“Eat raw broccoli. Speak in front of 1,000 people. Go to the dentist. Mop the floor with a toothbrush.” If I were giving you these clues in the popular game show, $10,000 Pyramid, your answer would be, “Things I’d rather do than get a colonoscopy.” We get it. A colonoscopy does not sound appealing to most people. You could probably create a list a mile long of things you’d rather do than schedule this procedure. But suffering from cancer? We’re willing to bet that wouldn’t make your list. It’s time to prioritize a colonoscopy and protect yourself from colorectal cancer.

Aren’t There Other Options?

There are several options to test for colorectal cancer, yet none of them compare to the accuracy of a colonoscopy. A CT colonography generates a three-dimensional view of the inside of the colon and rectum using a CT scanner and computer programming. The goal with a CT colonography is to detect polyps or cancerous growths. Polyps are precancerous, abnormal growths in the tissue lining that will eventually develop into cancer if not removed. The fecal immunochemical test (FIT) is another form of colorectal screening. A FIT screening examines the stool for traces of blood as a result of polyps or colorectal cancer. An at-home screening, Cologuard, checks the stool for blood and abnormal DNA samples that indicate the presence of colorectal cancer. Neither the FIT or Cologuard score well in finding precancerous polyps, even advanced ones, so it is recommended that they be done yearly.

So, Why is a Colonoscopy Encouraged?

With options that seem much less invasive, why is a colonoscopy still the recommended form of screening? This is because the accuracy of a colonoscopy is second to none. And, unlike any other test, polyps that are detected during the procedure can be instantly removed. A colonoscopy is the only test that not only detects cancer but also prevents it from forming.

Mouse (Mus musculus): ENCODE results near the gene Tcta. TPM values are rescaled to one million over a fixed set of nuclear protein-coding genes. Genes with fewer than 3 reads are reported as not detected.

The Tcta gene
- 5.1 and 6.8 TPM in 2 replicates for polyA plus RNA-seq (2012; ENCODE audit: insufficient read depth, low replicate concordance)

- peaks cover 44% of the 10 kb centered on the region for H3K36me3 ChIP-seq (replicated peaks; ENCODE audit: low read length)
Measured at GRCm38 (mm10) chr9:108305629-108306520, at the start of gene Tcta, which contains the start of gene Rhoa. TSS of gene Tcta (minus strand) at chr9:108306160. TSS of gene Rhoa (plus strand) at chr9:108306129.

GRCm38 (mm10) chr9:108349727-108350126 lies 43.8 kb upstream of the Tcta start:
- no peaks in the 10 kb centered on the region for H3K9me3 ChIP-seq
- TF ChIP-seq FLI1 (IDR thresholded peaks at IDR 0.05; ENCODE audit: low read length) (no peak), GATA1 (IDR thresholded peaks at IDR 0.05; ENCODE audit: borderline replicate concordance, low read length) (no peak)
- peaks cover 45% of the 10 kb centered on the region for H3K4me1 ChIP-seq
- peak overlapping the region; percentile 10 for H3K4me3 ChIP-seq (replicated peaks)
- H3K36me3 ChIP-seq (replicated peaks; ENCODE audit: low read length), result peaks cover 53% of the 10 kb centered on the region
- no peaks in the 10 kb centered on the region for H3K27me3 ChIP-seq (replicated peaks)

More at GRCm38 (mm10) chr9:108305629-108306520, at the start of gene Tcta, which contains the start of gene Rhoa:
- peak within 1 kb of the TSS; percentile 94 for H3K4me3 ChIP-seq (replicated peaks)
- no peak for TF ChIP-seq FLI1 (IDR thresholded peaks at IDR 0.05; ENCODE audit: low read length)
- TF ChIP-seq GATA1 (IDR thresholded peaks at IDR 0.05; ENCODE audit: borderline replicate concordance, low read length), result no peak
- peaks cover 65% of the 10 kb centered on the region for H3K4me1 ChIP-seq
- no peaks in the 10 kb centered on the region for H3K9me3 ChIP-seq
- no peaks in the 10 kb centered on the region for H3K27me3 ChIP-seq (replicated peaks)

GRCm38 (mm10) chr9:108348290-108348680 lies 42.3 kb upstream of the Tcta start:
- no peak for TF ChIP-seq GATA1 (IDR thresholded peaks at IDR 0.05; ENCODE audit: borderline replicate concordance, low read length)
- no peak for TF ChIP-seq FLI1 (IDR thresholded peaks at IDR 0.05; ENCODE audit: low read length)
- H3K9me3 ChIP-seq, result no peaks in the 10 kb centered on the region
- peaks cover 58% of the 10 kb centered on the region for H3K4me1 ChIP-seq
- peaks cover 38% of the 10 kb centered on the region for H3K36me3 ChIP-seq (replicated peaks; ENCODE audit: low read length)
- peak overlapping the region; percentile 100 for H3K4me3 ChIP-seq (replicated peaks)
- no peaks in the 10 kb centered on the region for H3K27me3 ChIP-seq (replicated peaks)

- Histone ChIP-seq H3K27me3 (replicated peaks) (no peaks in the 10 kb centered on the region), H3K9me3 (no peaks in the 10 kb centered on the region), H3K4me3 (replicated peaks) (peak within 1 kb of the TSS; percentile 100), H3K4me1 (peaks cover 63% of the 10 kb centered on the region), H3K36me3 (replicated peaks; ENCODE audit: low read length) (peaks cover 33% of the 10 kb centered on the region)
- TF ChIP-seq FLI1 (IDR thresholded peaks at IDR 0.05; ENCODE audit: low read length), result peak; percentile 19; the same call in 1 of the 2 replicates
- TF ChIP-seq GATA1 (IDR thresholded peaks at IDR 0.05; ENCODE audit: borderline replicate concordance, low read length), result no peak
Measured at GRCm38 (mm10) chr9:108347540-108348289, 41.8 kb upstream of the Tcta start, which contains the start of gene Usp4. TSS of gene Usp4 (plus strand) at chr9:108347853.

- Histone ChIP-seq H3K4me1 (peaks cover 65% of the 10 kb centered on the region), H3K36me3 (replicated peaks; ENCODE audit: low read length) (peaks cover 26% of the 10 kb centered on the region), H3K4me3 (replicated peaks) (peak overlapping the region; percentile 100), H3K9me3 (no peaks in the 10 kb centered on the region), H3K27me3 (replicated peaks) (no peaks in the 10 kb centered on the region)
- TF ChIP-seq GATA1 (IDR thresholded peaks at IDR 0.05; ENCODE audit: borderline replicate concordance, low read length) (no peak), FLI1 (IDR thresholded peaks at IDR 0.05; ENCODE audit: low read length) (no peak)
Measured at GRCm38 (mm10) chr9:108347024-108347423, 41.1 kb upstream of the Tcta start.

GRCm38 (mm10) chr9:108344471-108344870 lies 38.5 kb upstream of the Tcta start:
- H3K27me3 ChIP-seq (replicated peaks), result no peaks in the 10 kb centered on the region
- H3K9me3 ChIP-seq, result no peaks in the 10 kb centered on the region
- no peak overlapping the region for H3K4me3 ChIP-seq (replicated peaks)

At-home screening tests have a 93% accuracy rate of finding cancer, while that sound pretty good, the physicians of GI Associates prefer to prevent cancers from developing by finding polyps while they are still precancerous. The at-home screening tests also commonly give a false positive. When this screening says you test positive for colorectal cancer, you then have to schedule a colonoscopy to determine the location and stage of cancer. 

In too many cases, the colonoscopy revealed that there was, in fact, no cancer present. What’s worse? In this circumstance, insurance may not cover the full cost of the colonoscopy. Especially for those on Medicare, a colonoscopy will be covered if it is truly a preventative screening. But if a colonoscopy occurs as a result of a positive reading on an at-home test, it is then defined as a therapeutic or diagnostic test. The Multi-Society Task Force on Colorectal Cancer does not claim that at-home tests are faulty. They do, however, recognize it as a reasonable second-line screening choice. The colonoscopy is considered first-tier.

Who Should Get a Colonoscopy?

A colonoscopy is recommended for anyone over the age of 45, although most insurance companies begin coverage for those at least age 50.  The risk for colorectal cancer increases with age, so scheduling regular screenings is crucial to catching polyps early. You also have a higher risk of developing colorectal cancer if you have a family history of colon or rectal cancer or polyps. If you have a history of polyps, your risk increases. If you have suffered from inflammatory bowel disease such as ulcerative colitis or Crohn’s disease, you may be at risk for colorectal cancer. 

If any of these risk factors apply to you, don’t surrender to the convenience of an at-home colorectal screening test. Instead, make it a priority to get a colonoscopy. It may be the very thing that saves your life. Do your part in preventing colorectal cancer. Schedule your colonoscopy at GI Associates & Endoscopy Center today.

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